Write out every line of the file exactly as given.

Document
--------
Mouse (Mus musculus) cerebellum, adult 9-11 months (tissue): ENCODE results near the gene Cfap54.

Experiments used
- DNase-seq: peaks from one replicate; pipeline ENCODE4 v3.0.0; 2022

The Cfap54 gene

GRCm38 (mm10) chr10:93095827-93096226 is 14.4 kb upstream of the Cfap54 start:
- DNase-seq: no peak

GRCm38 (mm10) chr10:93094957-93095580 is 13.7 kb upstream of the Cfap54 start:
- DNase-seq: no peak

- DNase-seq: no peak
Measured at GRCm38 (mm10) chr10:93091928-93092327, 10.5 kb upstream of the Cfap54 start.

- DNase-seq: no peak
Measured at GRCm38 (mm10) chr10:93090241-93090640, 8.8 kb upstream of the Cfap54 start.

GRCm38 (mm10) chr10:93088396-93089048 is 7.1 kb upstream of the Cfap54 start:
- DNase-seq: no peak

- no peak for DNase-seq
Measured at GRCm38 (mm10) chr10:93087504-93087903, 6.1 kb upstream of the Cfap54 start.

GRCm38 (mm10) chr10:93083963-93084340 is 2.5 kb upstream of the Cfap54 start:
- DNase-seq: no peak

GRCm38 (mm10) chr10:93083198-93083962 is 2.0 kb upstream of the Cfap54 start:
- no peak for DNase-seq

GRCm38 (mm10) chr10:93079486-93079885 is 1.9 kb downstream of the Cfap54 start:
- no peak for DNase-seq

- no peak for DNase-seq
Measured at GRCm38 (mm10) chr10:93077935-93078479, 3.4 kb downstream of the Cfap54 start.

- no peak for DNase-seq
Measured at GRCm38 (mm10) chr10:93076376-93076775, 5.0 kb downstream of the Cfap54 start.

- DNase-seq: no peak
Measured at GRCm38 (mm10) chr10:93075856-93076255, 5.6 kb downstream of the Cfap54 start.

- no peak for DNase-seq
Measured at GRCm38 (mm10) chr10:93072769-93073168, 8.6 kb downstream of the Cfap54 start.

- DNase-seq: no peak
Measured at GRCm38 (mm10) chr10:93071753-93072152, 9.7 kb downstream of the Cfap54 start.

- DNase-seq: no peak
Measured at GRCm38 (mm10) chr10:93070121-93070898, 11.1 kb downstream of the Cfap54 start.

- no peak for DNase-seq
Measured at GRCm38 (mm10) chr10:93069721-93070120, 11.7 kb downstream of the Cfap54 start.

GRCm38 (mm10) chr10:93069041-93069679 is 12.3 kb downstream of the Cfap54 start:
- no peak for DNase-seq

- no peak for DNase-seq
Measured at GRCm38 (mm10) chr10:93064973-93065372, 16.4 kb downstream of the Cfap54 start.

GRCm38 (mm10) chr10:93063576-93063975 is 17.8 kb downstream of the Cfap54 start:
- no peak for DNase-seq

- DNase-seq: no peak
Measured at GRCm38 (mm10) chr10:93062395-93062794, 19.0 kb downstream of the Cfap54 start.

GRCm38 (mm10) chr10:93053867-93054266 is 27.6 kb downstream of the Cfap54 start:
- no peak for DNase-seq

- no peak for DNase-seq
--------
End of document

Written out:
Mouse (Mus musculus) cerebellum, adult 9-11 months (tissue): ENCODE results near the gene Cfap54.

Experiments used
- DNase-seq: peaks from one replicate; pipeline ENCODE4 v3.0.0; 2022

The Cfap54 gene

GRCm38 (mm10) chr10:93095827-93096226 is 14.4 kb upstream of the Cfap54 start:
- DNase-seq: no peak

GRCm38 (mm10) chr10:93094957-93095580 is 13.7 kb upstream of the Cfap54 start:
- DNase-seq: no peak

- DNase-seq: no peak
Measured at GRCm38 (mm10) chr10:93091928-93092327, 10.5 kb upstream of the Cfap54 start.

- DNase-seq: no peak
Measured at GRCm38 (mm10) chr10:93090241-93090640, 8.8 kb upstream of the Cfap54 start.

GRCm38 (mm10) chr10:93088396-93089048 is 7.1 kb upstream of the Cfap54 start:
- DNase-seq: no peak

- no peak for DNase-seq
Measured at GRCm38 (mm10) chr10:93087504-93087903, 6.1 kb upstream of the Cfap54 start.

GRCm38 (mm10) chr10:93083963-93084340 is 2.5 kb upstream of the Cfap54 start:
- DNase-seq: no peak

GRCm38 (mm10) chr10:93083198-93083962 is 2.0 kb upstream of the Cfap54 start:
- no peak for DNase-seq

GRCm38 (mm10) chr10:93079486-93079885 is 1.9 kb downstream of the Cfap54 start:
- no peak for DNase-seq

- no peak for DNase-seq
Measured at GRCm38 (mm10) chr10:93077935-93078479, 3.4 kb downstream of the Cfap54 start.

- no peak for DNase-seq
Measured at GRCm38 (mm10) chr10:93076376-93076775, 5.0 kb downstream of the Cfap54 start.

- DNase-seq: no peak
Measured at GRCm38 (mm10) chr10:93075856-93076255, 5.6 kb downstream of the Cfap54 start.

- no peak for DNase-seq
Measured at GRCm38 (mm10) chr10:93072769-93073168, 8.6 kb downstream of the Cfap54 start.

- DNase-seq: no peak
Measured at GRCm38 (mm10) chr10:93071753-93072152, 9.7 kb downstream of the Cfap54 start.

- DNase-seq: no peak
Measured at GRCm38 (mm10) chr10:93070121-93070898, 11.1 kb downstream of the Cfap54 start.

- no peak for DNase-seq
Measured at GRCm38 (mm10) chr10:93069721-93070120, 11.7 kb downstream of the Cfap54 start.

GRCm38 (mm10) chr10:93069041-93069679 is 12.3 kb downstream of the Cfap54 start:
- no peak for DNase-seq

- no peak for DNase-seq
Measured at GRCm38 (mm10) chr10:93064973-93065372, 16.4 kb downstream of the Cfap54 start.

GRCm38 (mm10) chr10:93063576-93063975 is 17.8 kb downstream of the Cfap54 start:
- no peak for DNase-seq

- DNase-seq: no peak
Measured at GRCm38 (mm10) chr10:93062395-93062794, 19.0 kb downstream of the Cfap54 start.

GRCm38 (mm10) chr10:93053867-93054266 is 27.6 kb downstream of the Cfap54 start:
- no peak for DNase-seq

- no peak for DNase-seq